The second group of instructions assailed relates to the law governing speed at intersections. One of the instructions so given (defendants' instruction No. 4) embodied the provisions of subdivisions (a), (b), and (b subd. 2) of section 113 of the Vehicle Act (St.1923, p. 553, as amended by St.1931, p. 2120), and was as follows: “(a) Any person driving a vehicle on the public highways of this state shall drive the same at a careful and prudent speed not greater than is reasonable and proper, having due regard to the traffic, surface and width of the highway, and no person shall drive any vehicle upon a public highway at such a speed as to endanger the life, limb or property of any person. (b) Subject to the provisions of subdivision (a) of this section and except in those instances where a lower speed is specified in this act, it shall be lawful for the driver of a vehicle to drive the same at a speed not exceeding the following: * * * 2. Fifteen miles an hour in traversing an intersection of highways when the driver's view is obstructed. A driver's view shall be deemed to be obstructed when at any time during the last one hundred feet of his approach to such intersection he does not have a clear and uninterrupted view of such intersection and of the traffic upon all of the highways entering such intersection for a distance of two hundred feet from such intersection.” It also gave defendants' instruction No. 35 to the effect that although it was provided by municipal ordinance that all vehicles on Notre Dame avenue must stop before entering Ralston avenue, such fact “did not give to the operators of vehicles [on Ralston Avenue] a right to travel at a rate of speed in excess of that established by law and to disregard the rights of those wishing to enter Ralston Avenue from Notre Dame Avenue and who had reached and entered the intersection first.” Plaintiffs contend that the effect of said instructions was to inform the jury that if Mrs. Pattisson exceeded a speed limit of 15 miles an hour in traversing this arterial intersection, she was guilty of negligence, which, admittedly, is not the law. Gritsch v. Pickwick Stages System, 131 Cal.App. 774, 22 P.(2d) 554. It may be conceded that if no other instructions had been given upon the subject of speed at arterial intersections there would be much force in plaintiffs' argument that under the facts of this case the giving of the above instructions was error. But additional instructions upon the subject were given and at the request of plaintiffs. In this regard the jury was instructed (plaintiffs' instruction No. 13) as follows: “A person driving a vehicle on an established through highway which is appropriately marked with stop signs at intersections is entitled to assume that persons entering the through highway will stop before entering, and is not required to reduce his speed to fifteen miles per hour at intersections so marked, but is required only to drive at a prudent speed not greater than is reasonable and proper having due regard to traffic, surface and width of highway.” (Italics ours). Also at plaintiffs' request the following instruction was given (plaintiffs' instruction 13A): “* * * In any civil action the driver of a vehicle who has operated such vehicle at a speed in excess of the miles per hour set forth in subdivision (b) of section 113 of the act applicable at the time and place shall not be deemed to have been negligent by reason thereof as a matter of law, but in all such actions the burden shall be upon the opposing party to establish that the operation of such vehicle at such speed constituted negligence.” In view of the giving of these qualifying instructions, it cannot be successfully maintained that the jury failed to understand that the 15–mile an hour speed limit had no application to arterial intersections. In the case of Gritsch v. Pickwick Stages System, supra, upon which plaintiffs strongly rely as supporting their contention, no such qualifying instructions were given. Consequently the decision therein is not controlling here.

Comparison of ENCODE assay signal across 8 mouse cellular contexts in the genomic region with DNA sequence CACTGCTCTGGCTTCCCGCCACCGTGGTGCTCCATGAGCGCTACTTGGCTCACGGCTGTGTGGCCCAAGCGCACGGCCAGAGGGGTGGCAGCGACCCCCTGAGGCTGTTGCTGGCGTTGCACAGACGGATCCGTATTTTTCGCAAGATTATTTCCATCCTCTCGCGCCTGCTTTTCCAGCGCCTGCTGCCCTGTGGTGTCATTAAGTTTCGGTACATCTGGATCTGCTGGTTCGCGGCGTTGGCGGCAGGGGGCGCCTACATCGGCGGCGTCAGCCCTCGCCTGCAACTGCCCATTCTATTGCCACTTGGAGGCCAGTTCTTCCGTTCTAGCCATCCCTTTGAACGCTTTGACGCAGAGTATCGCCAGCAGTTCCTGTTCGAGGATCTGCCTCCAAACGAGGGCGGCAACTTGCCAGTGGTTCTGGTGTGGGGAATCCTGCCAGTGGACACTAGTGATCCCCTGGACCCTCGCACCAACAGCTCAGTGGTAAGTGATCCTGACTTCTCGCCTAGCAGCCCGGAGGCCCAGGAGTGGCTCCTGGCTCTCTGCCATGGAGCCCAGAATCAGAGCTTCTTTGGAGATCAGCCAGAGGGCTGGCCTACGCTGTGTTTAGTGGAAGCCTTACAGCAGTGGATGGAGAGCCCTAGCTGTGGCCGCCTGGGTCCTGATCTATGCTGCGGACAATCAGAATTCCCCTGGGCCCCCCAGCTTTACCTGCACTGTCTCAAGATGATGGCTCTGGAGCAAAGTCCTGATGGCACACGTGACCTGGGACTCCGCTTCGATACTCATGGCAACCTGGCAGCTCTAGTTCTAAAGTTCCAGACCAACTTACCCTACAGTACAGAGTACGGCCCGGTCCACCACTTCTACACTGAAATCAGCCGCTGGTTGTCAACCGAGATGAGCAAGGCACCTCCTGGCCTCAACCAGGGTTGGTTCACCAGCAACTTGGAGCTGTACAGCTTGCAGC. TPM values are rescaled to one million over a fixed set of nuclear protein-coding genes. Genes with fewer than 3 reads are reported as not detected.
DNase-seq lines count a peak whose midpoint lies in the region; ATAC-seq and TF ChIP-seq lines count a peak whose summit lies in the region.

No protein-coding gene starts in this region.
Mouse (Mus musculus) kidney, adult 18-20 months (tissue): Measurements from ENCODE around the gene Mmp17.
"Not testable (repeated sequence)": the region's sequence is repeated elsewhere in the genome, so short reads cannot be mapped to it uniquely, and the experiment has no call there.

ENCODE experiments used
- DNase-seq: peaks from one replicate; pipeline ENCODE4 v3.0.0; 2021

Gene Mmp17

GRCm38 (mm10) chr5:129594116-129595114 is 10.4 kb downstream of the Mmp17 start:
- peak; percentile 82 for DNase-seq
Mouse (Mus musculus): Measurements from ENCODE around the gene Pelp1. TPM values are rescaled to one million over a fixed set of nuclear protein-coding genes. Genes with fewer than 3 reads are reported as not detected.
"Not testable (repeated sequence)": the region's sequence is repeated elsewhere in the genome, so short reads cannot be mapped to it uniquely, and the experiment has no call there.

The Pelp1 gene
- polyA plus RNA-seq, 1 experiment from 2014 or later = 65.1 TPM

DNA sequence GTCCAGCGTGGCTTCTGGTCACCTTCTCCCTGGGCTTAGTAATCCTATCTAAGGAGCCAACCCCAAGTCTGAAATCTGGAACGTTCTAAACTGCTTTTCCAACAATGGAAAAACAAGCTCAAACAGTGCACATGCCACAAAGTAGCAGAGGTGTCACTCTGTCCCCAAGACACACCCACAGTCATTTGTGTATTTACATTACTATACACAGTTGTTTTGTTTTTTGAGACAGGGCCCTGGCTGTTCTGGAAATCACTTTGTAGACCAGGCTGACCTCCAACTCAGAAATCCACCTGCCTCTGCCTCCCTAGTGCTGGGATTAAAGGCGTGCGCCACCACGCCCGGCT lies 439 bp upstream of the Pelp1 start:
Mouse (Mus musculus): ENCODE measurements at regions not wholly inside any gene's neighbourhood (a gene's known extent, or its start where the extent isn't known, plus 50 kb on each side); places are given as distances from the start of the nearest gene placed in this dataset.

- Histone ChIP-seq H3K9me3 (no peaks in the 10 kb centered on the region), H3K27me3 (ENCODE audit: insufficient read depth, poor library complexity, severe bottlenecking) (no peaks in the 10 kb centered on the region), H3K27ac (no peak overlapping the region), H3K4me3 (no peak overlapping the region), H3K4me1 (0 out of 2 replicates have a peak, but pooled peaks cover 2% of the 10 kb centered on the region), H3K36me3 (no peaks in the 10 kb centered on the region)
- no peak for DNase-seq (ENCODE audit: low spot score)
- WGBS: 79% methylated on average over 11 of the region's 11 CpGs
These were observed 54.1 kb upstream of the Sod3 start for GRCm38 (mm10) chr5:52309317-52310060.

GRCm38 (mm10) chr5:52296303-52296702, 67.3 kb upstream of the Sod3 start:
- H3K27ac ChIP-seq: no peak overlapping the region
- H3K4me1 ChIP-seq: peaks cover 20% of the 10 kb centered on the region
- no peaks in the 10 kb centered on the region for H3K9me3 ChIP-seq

The remaining objections to the instructions, including the final one made to defendants' instruction No. 4, are purely technical and without merit.

Therefore, since the evidence, although sharply conflicting, is legally sufficient to support the verdict, and no substantial error appears in the court's charge to the jury, the judgment is affirmed.

On Petition for Rehearing.

On petition for rehearing appellant for the first time calls attention to the decision in Elmore v. County of Lassen, 10 Cal.App.(2d) 229, 51 P.(2d) 481, and argues that it is controlling in the present case upon the question of conflicting instructions. Whatever may have been the situation in that case, it appears that the same court, in a later case, Medeiros v. Soares, 61 P.(2d) 501 (petition for a hearing before the Supreme Court denied), held that in cases involving automobile accidents occurring at intersections with through highways it is not error for the trial court to give instructions stating the law applicable to all intersections and also the law applicable to intersections with a through highway. The decision in the present case is therefore in conformity with such ruling.

Rehearing denied.

KNIGHT, Justice.

We concur: TYLER, P. J.; CASHIN, J.